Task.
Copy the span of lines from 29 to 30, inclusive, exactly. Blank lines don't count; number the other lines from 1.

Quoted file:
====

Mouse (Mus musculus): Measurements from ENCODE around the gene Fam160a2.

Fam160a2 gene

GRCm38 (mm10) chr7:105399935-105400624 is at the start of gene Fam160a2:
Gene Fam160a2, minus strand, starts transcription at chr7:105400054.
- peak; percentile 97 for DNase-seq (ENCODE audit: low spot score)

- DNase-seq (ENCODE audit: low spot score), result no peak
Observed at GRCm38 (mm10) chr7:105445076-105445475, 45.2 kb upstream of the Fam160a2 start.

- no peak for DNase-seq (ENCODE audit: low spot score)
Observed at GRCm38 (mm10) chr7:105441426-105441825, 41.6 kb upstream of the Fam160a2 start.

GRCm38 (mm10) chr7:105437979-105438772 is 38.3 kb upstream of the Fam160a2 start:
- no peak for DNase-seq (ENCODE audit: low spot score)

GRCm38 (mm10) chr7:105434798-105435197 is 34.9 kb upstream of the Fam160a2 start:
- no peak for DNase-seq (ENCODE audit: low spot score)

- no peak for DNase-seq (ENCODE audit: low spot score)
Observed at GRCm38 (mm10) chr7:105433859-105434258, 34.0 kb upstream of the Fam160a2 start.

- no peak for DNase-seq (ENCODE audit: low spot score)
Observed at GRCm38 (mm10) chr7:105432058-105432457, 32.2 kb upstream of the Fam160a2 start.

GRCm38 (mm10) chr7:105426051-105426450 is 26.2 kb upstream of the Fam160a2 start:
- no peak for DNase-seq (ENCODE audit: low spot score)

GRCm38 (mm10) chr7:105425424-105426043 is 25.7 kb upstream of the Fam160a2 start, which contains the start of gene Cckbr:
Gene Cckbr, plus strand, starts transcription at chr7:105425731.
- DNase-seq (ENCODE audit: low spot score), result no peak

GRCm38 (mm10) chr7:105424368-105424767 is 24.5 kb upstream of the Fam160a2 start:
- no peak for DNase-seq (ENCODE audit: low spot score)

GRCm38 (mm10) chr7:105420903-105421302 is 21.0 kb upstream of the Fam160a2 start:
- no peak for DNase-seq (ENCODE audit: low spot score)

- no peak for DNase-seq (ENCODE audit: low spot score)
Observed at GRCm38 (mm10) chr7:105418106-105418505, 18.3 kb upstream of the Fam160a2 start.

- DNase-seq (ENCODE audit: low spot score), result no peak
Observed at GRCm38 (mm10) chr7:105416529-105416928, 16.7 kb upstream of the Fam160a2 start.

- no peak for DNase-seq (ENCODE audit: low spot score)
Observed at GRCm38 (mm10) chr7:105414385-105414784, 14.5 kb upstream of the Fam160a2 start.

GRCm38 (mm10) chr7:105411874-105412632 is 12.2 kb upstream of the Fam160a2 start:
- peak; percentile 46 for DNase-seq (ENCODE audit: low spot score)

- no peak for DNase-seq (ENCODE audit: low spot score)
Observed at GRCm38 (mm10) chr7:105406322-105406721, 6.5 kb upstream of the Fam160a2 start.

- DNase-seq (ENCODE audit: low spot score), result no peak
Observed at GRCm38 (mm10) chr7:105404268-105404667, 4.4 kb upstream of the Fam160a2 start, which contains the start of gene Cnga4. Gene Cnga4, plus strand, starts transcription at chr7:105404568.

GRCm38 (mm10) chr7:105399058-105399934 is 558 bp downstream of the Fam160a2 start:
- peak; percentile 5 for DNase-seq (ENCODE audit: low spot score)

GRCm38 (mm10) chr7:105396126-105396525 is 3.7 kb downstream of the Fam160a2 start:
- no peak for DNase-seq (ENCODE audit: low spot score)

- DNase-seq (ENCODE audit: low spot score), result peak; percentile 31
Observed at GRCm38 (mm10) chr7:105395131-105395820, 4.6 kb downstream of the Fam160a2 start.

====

- DNase-seq (ENCODE audit: low spot score), result no peak
Observed at GRCm38 (mm10) chr7:105416529-105416928, 16.7 kb upstream of the Fam160a2 start.